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Plenty of powerful national teams have come up short at world road cycling championships, Olympics or Commonwealth Games.
Gelling riders who normally race against each other in trade teams can be a fraught business.
But teamwork and trust loom as great strengths of the Australian women going into their Games road race on Sunday at Warwick, south of Birmingham.
Australia swept the four road events on the Gold Coast and they are halfway to repeating the feat, after Rohan Dennis and Grace Brown won Thursday's time trials.
The men's road race team was dealt a major blow when sprint ace Caleb Ewan was ruled out because of shoulder surgery.
Not only did they lost their main weapon, but they will start a man down.
By contrast, the women are at full strength and full of spirit.
"We have a really good group. Not only are we strong individually, but our potential to work as a team and trust each other - communicate really well - is going to be one of our strengths," said Sarah Roy, who finished ninth in the time trial after also racing on the track..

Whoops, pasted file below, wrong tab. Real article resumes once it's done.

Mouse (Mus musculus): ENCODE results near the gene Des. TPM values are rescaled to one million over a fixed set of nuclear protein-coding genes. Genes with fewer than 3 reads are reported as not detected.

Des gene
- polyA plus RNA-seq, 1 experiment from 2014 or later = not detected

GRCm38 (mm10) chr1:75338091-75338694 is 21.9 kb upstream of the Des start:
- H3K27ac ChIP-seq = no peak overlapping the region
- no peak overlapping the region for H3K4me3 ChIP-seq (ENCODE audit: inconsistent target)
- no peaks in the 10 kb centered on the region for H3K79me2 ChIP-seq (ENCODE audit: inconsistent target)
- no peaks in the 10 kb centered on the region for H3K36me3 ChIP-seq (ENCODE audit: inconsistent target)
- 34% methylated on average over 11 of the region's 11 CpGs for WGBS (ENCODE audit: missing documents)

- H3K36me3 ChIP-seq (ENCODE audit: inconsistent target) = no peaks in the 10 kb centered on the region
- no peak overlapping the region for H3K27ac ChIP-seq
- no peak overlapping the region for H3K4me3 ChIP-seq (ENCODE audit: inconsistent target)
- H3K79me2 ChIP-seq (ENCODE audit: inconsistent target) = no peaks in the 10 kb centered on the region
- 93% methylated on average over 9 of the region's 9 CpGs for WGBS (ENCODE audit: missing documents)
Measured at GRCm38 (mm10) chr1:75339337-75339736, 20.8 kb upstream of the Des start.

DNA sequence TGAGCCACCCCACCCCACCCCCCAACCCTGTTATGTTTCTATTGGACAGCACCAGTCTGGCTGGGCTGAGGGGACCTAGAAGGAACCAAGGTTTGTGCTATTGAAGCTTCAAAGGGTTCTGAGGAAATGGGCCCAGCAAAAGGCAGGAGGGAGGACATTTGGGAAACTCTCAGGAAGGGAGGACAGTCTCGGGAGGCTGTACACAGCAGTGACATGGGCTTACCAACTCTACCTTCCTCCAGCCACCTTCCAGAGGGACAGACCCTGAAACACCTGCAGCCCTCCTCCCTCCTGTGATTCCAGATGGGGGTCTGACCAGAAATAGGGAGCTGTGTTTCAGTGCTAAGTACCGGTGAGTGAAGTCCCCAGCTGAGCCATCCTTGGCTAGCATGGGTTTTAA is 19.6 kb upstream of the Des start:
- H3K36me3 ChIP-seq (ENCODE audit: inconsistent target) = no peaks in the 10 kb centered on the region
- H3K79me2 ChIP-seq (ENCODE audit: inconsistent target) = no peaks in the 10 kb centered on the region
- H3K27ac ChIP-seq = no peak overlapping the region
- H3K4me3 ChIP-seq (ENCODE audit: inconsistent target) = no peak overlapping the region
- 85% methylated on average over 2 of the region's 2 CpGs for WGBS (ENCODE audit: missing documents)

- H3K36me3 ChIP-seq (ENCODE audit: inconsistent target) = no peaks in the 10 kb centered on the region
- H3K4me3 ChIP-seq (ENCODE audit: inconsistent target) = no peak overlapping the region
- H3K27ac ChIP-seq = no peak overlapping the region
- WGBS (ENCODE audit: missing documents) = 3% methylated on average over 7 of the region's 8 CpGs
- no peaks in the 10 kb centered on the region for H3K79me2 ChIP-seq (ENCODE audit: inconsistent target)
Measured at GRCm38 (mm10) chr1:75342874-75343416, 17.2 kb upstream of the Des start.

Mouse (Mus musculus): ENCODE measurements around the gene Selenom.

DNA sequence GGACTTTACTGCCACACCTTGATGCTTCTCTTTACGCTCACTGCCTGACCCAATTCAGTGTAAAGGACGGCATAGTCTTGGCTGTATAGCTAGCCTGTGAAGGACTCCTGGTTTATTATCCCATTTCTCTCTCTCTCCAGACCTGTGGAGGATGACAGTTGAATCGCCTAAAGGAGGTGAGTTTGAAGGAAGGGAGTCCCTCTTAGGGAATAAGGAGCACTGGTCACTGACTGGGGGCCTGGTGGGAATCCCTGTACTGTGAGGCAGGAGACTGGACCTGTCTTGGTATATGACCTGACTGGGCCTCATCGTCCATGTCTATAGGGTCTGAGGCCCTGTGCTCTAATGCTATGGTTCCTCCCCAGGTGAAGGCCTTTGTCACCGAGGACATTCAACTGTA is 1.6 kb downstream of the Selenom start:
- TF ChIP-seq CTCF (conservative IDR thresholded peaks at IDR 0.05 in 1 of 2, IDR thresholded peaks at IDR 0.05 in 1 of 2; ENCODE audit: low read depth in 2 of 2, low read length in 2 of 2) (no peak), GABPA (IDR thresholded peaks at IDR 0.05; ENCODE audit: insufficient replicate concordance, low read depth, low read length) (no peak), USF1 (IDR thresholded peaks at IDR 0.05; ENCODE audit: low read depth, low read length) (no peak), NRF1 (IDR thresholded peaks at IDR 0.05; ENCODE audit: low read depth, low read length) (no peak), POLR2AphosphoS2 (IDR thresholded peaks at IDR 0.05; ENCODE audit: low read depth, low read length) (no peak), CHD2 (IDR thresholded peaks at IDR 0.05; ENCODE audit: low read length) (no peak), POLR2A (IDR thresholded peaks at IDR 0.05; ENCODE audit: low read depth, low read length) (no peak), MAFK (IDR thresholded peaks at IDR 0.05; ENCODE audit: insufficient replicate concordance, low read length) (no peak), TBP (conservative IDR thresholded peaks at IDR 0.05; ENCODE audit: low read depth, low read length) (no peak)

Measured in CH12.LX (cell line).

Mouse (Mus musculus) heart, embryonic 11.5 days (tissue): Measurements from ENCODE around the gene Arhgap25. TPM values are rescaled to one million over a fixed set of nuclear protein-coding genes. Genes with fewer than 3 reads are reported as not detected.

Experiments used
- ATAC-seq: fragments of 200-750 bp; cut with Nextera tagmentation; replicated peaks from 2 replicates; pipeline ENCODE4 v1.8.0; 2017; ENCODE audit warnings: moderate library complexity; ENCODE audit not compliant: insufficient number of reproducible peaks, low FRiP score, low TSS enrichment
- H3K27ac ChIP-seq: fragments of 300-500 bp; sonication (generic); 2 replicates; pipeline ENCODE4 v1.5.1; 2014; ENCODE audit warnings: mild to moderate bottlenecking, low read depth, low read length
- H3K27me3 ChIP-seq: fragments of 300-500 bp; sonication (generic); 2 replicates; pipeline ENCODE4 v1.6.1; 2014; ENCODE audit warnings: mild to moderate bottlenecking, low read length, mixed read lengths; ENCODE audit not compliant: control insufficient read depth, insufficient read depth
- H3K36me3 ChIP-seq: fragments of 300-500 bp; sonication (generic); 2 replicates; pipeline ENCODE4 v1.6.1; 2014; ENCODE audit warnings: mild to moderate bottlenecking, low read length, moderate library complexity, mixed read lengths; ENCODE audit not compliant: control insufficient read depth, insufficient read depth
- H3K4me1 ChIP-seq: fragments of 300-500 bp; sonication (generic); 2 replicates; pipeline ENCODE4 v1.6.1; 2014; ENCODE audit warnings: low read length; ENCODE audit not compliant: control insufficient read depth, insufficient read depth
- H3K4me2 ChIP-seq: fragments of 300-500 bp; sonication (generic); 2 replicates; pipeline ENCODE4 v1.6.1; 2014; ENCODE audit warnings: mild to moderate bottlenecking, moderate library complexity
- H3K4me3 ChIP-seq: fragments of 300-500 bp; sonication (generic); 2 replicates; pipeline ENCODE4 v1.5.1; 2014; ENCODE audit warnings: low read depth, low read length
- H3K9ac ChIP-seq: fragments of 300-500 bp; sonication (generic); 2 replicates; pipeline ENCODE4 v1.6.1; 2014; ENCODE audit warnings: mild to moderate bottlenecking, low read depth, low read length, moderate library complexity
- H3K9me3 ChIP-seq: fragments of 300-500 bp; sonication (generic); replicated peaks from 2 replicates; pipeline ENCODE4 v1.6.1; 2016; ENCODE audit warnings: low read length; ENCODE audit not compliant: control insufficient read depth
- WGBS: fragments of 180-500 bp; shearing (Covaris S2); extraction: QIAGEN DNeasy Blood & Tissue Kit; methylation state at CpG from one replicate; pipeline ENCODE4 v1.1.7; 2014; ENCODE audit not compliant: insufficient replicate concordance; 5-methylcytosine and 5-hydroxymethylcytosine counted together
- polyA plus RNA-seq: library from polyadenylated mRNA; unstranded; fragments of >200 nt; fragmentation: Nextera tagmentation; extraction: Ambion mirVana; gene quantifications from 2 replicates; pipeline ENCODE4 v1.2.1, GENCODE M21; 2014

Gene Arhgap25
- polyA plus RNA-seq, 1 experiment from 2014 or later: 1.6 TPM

"Whatever our plan is, if we need to change something, I know we can trust each other and back each other.
"We want someone - anyone - to stand on the top step and we'll all be happy whoever that is."
The road race course is not hard, meaning it will be a sprint finish unless a well-timed attack can stay clear of the peloton.
Australia have the riders to cover all bases.
Roy and Brodie Chapman are powerhouse riders who can work as domestiques or take an opportunity in a small group, while Brown will also be one to watch because of her strength.
Georgia Baker, Alex Manly and Ruby Roseman-Gannon all have the speed for a bunch sprint.
'It will come down to how it's raced, but we can be quite confident we have the strongest team," Roy said.
Luke Durbridge, Miles Scotson, Luke Plapp, Dennis and Sam Fox will contest the men's road race, where Isle Of Man sprinter Mark Cavendish is the man to beat if it comes down to a bunch kick.